58 Cal.2d 565, 20906, Stigall v. City of Taft
|Citation:||58 Cal.2d 565, 25 Cal.Rptr. 441, 375 P.2d 289|
|Opinion Judge:|| White|
|Party Name:||Stigall v. City of Taft|
|Attorney:|| Mack, Bianco, King & Eyherabide, Dominic Bianco and H. C. Mack, Jr., for Plaintiff and Appellant.  Stanley Mosk, Attorney General, and Dan Kaufmann, Assistant Attorney General, as Amici Curiae on behalf of Plaintiff and Appellant.  Henry G. Baron, Borton, Petrini, Conron, Brown & Condle...|
|Case Date:||October 23, 1962|
|Court:||Supreme Court of California|
Mack, Bianco, King & Eyherabide, Dominic Bianco and H. C. Mack, Jr., Bakersfield, for plaintiff and appellant.
Stanley Mosk, Atty. Gen., and Dan Kaufmann, Asst. Atty. Gen., amici curiae on behalf of plaintiff and appellant.
Henry G. Baron, Taft, Borton, Petrini, Conron, Brown & Condley, James Petrini and J. Richard Thomas, Bakersfield, for defendants and respondents.
Henry B. Ely, Los Angeles, amicus curiae on behalf of defendants and respondents.
This is an appeal by plaintiff from a judgment of dismissal entered upon demurrers to the complaint which were sustained without leave to amend. Plaintiff seeks a declaration of the invalidity of a certain contract for plumbing work to be perfcrmed by the defendant Taft Plumbing Company, Inc., for the defendant City of Taft.
Plaintiff, a taxpayer of the City of Taft, alleges in his complaint that Glenn D. Black was a member of the city
council and was in charge of the council's building committee of the City of Taft for several years prior to June 8, 1961; that the committee supervised the drawing of plans and specifications and the call for bids for the construction of a civic center; that during a portion of the times involved Councilman Black was also the owner of a plumbing business known as the Taft Plumbing Company and later the owner of more than three per cent of the shares of stock of the Taft Plumbing Company, Inc., after its incorporation; that in January 1961 bids were received and opened at a regular meeting of the city council; that the Taft Plumbing Company, Inc., was the low bidder for plumbing work; that several persons objected to the bids by the plumbing company on the ground that Glenn D. Black was a member of the council and its building committee; that the council thereupon elected to reject all bids and to readvertise for bids at a later date; that on June 5, 1961, new bids were received and opened at a regular meeting of the city council; that the Taft Plumbing Company, Inc., was again the low bidder for plumbing work; that a special meeting was called for June 8, 1961 for the purpose of awarding the contract for the civic center building; that on June 8, 1961, at said meeting, the resignation of Glenn D. Black as a member of the council was received and accepted, and that thereafter at said meeting the council voted to award the contract for construction of the civic center to the defendant Bakersfield Construction Company, which said contract included the sub-bid by the Taft Plumbing Company, Inc., for plumbing work.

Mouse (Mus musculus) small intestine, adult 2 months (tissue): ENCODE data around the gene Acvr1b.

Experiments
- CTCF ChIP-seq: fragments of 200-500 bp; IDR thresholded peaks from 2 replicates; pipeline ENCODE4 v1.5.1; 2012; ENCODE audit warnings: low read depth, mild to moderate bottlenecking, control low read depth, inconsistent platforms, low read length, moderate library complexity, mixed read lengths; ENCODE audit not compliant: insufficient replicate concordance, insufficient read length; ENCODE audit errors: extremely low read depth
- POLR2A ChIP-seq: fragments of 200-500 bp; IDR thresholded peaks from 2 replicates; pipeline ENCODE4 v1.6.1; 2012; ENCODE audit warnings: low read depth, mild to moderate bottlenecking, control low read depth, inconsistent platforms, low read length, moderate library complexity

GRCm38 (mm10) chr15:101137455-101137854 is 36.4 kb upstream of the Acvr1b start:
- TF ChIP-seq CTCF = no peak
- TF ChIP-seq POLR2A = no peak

The prayer asks that '* * * the contract of Taft Plumbing Company, Inc. * * * be declared void,' and that the city officials be restrained '* * * from disbursing or paying over to defendant, Taft Plumbing Company, any funds of the City of Taft on account of plumbing work performed on said Civic Center building.'
Demurrers to the complaint alleging that it failed to state facts sufficient to constitute a cause of action were filed by the various city officials named as defendants and the Taft Plumbing Company, Inc. The trial court, in sustaining the demurrers, stated: 'It appearing that the complaint cannot be amended to state a cause of action the demurrers are sustained without leave to amend and the action ordered dismissed.'
For purposes of ruling on the demurrers, of course, the allegations of the complaint pleaded in proper form are
to be taken as true. (Katenkamp v. Union Realty Co., 6 Cal.2d 765, 769; Terry v. Bender, 143 Cal.App.2d 198, 201.) Plaintiff's sole contention for the invalidity of the contract, insofar as the subcontractor for plumbing work is concerned, is that because Black was an official of the city a conflict of interest existed which, under statutory law, prohibited the making of a valid contract as between him or his plumbing company and the city. No claim is made that actual improprieties were practiced by Black, the city or the various city officials in the submission or acceptance of the plumbing company's bid during Black's actual tenure of office or thereafter. Nor is it claimed that the contract is unfair or unjust or...
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